Part 3 - Will Sri Yukteswar's Yuga Cycle Correction Ever be Accepted by Hindu Orthodoxy?

In the biography of Swami Sri Yukteswar by Swami Satyananda Giri (Yoganiketan press), it is described just how close to acceptance came Sri Yukteswar's astrological and astronomical calculations. The (then) famous astrologer in Puri, Orissa (India) Pandit Chandrakanta Shiromani Mahasaya died just before being able to review Sri Yukteswar's work. A group of the Pandit's students and associates had previously accepted Sri Yukteswar's proposals but said final acceptance would require the Pandit's approval.

As evidence of the onset of a higher age, Swami Sri Yukteswar stated in the introduction to his book, "The Holy Science," that, among other pieces of evidence, the average height of humans would increase; that the average lifespan of humans would increase; that we would discover the existence of finer electricities and the knowledge of atoms and other minute particles; that we would discover that energy is the fundamental essence of matter; and, that a star would be discovered to be our sun's "dual." 

I know of two books on this subject: "Lost Star of Myth and Time," by Walter Cruttenden, and "The Yugas" by David Steinmetz and Joseph Selbie. The former points to Sirius as the sun's dual and the latter speaks of a more complex astronomical explanation. In both cases, the existence of the sun's dual is yet to be found. That remains a missing piece to this question. Yet Sri Yukteswar's calculations can presumably be corroborated by Hindu astronomers and astrologists who perhaps need only the incentive to do so. But the implications to Hindu society and the priestly class are deeply profound and one wonders just how long it will take before a courageous and capable pundit will step up to the task.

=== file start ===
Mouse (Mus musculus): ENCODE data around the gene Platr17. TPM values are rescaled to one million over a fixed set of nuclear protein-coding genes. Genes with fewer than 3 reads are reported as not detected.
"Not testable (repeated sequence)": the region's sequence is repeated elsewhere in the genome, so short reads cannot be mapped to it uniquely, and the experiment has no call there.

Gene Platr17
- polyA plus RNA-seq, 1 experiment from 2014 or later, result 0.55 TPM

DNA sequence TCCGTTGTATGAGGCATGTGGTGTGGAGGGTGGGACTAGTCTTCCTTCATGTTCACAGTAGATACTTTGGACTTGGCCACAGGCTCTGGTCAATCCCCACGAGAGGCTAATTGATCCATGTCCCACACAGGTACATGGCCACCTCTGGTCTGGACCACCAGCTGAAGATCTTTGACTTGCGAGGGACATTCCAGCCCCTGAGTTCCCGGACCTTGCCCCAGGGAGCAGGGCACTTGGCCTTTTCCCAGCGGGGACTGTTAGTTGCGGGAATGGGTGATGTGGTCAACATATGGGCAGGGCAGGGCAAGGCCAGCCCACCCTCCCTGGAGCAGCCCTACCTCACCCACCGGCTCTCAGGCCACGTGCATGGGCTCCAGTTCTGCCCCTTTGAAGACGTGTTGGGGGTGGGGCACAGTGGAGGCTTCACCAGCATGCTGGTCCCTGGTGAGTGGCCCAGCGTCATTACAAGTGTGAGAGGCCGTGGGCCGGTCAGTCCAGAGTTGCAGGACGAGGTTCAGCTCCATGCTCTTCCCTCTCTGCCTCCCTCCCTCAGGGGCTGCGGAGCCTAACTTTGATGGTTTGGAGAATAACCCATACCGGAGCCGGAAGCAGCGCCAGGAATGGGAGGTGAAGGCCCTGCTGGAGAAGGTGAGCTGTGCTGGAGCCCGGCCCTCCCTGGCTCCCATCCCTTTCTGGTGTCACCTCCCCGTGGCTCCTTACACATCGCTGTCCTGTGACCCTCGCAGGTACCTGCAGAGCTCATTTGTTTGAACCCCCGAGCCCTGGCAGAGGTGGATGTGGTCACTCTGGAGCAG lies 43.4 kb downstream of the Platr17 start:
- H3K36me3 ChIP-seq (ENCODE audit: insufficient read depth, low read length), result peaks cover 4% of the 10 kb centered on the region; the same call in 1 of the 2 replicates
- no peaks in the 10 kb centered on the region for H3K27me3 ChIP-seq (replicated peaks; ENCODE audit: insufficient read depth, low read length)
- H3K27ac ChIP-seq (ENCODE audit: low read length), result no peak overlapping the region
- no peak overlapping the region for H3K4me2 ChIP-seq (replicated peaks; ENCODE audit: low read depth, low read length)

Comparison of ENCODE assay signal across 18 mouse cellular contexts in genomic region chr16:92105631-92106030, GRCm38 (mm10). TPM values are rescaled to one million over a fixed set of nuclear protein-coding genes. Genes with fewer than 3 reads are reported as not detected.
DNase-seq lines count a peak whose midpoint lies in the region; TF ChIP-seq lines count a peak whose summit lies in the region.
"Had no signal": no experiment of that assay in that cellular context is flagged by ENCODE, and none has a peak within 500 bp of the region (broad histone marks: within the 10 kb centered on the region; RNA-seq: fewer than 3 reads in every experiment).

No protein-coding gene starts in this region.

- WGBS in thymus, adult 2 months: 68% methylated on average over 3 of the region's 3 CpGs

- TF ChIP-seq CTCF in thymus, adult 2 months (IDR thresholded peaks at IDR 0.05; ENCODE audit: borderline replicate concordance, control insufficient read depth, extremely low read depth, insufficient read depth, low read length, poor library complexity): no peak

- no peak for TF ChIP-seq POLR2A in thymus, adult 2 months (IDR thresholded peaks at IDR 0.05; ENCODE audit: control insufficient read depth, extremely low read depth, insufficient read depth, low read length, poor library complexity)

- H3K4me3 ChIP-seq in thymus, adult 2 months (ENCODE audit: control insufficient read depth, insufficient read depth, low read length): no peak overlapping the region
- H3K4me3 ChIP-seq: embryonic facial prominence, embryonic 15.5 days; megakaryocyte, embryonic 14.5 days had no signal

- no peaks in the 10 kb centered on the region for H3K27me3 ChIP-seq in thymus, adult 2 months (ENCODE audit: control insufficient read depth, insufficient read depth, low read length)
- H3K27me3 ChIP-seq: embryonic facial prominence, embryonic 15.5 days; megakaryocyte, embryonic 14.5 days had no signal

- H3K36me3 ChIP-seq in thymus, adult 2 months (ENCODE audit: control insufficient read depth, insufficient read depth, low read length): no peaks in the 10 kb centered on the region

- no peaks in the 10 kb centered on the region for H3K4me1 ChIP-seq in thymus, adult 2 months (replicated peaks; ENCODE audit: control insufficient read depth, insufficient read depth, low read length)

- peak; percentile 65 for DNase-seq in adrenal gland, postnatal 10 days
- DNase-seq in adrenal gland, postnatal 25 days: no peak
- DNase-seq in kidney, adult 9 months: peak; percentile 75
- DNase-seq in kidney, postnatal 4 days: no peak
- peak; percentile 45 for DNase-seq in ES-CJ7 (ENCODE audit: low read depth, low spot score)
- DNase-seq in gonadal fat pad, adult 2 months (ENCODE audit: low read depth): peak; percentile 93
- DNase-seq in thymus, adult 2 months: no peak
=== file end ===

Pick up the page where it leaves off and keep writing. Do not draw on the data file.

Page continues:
I am not alone in expressing my appreciation for the clarity of insights that reevaluating human history in the context of the Yuga Cycles has brought to me. In fact, this view turns on its head everything we thought we knew about our human ancestors. The "Yugas" book cited above is well worth the read, just be careful who you share it with, lest they recommend to you a psychiatrist. But truthfully, evidence continues to accumulate worldwide for the proposition, held in former times by every great civilization, that humanity had long ago experienced a Golden Age of wisdom and harmony.

Blessings to you,

Swami Hrimananda


 

Monday, July 18, 2022

Kriya Yoga: the New Covenant; the Second Coming

 [This article was inspired by a talk I gave at a Kriya initiation at the Blue Lotus Temple in Bothell, WA]